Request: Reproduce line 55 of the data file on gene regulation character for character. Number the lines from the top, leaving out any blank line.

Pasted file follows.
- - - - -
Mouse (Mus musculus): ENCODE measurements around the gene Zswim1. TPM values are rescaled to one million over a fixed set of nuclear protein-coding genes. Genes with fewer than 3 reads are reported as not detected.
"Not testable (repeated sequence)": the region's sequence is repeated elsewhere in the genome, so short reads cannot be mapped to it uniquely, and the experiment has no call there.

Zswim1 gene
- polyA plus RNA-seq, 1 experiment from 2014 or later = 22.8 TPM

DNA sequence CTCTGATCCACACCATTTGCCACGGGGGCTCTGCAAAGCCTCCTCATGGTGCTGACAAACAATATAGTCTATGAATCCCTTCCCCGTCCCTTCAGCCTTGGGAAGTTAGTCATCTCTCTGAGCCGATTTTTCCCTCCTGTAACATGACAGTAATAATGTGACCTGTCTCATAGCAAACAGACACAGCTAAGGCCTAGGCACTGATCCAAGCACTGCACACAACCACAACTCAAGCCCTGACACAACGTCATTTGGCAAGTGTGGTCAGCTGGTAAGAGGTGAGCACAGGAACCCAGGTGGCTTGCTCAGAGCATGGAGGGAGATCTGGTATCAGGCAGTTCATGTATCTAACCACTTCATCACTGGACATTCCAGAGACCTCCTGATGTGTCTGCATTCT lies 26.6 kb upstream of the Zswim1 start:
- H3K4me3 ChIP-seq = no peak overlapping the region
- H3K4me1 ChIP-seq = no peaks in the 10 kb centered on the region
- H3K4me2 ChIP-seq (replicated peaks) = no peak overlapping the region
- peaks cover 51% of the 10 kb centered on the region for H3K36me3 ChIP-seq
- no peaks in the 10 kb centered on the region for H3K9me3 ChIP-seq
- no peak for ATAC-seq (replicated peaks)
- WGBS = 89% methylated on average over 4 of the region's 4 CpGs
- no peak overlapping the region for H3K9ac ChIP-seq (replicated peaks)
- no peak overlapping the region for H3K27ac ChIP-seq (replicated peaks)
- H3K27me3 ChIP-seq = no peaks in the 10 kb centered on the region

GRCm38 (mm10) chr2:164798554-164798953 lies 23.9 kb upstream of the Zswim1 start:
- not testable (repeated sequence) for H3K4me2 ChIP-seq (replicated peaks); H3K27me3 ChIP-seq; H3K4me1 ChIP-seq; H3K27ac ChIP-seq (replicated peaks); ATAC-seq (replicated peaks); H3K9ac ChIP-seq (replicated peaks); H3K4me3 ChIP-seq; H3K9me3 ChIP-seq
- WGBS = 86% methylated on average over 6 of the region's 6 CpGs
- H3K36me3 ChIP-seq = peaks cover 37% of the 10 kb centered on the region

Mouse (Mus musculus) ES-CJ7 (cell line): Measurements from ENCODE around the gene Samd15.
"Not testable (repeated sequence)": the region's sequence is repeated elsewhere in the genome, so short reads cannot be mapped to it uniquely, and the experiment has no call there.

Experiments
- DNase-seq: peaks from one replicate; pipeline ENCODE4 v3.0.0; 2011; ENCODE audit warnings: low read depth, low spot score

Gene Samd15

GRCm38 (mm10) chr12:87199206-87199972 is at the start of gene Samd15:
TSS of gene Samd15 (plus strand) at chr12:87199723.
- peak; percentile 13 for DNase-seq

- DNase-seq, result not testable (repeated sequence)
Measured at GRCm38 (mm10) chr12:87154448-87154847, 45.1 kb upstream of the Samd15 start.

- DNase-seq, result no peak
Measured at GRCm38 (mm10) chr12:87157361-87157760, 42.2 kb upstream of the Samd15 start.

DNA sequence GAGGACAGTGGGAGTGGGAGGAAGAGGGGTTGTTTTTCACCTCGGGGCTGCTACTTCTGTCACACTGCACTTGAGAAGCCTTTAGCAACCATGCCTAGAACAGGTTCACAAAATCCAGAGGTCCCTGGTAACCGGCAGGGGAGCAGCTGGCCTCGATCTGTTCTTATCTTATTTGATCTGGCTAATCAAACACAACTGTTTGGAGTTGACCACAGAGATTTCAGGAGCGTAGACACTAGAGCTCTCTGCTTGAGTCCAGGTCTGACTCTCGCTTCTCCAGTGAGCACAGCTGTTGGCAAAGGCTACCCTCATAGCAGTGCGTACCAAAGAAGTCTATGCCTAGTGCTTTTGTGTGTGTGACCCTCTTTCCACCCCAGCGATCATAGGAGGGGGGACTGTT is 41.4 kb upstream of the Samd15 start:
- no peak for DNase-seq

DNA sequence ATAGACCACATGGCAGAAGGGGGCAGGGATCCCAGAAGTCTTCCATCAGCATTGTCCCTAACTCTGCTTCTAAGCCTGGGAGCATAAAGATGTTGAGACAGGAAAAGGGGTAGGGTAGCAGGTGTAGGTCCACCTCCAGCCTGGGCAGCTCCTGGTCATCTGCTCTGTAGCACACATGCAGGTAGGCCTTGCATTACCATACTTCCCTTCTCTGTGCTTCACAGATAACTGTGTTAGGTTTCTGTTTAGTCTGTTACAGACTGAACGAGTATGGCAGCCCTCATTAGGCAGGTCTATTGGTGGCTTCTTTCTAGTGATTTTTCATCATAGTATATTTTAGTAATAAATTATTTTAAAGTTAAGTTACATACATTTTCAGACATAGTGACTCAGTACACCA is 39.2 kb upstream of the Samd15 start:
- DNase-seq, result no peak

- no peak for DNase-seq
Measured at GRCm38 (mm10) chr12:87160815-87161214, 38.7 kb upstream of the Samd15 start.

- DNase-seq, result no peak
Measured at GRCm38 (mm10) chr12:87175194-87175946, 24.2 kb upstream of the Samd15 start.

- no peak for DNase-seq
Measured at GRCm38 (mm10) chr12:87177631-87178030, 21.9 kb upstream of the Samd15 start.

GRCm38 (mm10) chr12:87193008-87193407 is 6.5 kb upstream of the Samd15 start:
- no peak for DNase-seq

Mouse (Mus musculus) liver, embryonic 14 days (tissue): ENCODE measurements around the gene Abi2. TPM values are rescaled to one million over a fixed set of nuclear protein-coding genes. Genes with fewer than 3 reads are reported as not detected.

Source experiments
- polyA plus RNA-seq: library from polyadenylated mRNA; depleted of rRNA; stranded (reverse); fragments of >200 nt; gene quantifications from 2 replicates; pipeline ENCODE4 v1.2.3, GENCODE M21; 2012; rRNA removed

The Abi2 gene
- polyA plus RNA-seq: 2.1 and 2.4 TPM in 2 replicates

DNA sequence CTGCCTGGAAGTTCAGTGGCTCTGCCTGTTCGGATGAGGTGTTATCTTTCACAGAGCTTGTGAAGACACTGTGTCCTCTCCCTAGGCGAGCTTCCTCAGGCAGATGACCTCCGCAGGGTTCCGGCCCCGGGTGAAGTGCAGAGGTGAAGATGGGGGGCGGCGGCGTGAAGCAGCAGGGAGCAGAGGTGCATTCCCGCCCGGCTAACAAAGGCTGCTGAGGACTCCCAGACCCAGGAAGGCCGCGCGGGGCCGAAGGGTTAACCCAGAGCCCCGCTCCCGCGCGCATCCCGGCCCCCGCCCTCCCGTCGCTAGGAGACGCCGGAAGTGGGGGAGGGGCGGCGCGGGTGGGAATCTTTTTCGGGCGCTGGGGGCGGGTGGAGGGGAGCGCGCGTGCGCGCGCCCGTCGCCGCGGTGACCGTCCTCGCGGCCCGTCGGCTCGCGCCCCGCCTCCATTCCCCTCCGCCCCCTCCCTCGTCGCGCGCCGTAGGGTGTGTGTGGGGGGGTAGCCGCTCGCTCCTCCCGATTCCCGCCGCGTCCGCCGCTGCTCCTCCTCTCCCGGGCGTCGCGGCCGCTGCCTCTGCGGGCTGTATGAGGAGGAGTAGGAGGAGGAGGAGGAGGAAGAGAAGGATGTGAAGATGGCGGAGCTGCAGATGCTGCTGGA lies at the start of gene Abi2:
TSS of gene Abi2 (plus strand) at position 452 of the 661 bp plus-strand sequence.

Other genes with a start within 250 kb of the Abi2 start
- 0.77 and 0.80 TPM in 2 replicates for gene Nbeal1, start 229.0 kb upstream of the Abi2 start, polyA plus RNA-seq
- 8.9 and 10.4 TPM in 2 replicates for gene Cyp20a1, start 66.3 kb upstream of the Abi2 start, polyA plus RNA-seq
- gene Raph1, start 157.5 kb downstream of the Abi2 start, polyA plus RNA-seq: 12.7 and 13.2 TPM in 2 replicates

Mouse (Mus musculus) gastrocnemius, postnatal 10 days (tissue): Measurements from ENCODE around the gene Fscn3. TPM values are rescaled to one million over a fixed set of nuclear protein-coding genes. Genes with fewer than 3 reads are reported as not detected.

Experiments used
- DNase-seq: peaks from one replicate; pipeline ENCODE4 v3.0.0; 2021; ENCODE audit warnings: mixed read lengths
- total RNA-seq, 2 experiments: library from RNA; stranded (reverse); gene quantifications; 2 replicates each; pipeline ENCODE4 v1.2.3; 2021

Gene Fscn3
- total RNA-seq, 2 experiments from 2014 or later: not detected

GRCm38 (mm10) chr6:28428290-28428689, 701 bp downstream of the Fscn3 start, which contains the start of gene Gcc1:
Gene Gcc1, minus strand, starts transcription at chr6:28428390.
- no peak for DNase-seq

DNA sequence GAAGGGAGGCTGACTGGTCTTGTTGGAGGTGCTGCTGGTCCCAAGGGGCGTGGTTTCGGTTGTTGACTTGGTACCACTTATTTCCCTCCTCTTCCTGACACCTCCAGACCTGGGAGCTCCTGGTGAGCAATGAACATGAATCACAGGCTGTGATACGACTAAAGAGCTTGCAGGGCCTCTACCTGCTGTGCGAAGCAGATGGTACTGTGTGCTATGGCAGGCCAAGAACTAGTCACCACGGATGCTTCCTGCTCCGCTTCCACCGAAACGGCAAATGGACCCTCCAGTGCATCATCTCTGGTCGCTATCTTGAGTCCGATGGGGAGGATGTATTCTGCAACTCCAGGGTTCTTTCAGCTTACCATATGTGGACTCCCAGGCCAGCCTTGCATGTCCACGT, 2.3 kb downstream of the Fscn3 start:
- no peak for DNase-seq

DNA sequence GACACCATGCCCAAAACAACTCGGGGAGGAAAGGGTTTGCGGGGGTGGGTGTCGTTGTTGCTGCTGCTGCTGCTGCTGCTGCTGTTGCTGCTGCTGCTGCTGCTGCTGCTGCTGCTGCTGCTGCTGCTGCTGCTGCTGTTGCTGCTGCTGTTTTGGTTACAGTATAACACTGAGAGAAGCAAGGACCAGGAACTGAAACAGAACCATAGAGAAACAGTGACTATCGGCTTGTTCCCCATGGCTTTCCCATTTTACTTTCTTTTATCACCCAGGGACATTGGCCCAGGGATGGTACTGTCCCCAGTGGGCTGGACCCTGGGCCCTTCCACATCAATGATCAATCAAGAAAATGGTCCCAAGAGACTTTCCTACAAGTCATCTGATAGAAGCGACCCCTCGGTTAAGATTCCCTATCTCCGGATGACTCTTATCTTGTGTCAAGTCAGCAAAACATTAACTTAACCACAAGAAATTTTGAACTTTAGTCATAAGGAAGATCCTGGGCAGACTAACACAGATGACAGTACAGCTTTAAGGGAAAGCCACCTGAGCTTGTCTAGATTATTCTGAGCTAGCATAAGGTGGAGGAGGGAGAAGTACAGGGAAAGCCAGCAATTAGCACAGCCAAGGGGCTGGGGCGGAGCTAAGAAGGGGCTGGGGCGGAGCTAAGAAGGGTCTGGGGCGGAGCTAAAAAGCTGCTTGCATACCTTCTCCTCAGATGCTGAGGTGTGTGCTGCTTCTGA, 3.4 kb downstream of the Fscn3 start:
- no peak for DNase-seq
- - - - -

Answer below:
Mouse (Mus musculus) gastrocnemius, postnatal 10 days (tissue): Measurements from ENCODE around the gene Fscn3. TPM values are rescaled to one million over a fixed set of nuclear protein-coding genes. Genes with fewer than 3 reads are reported as not detected.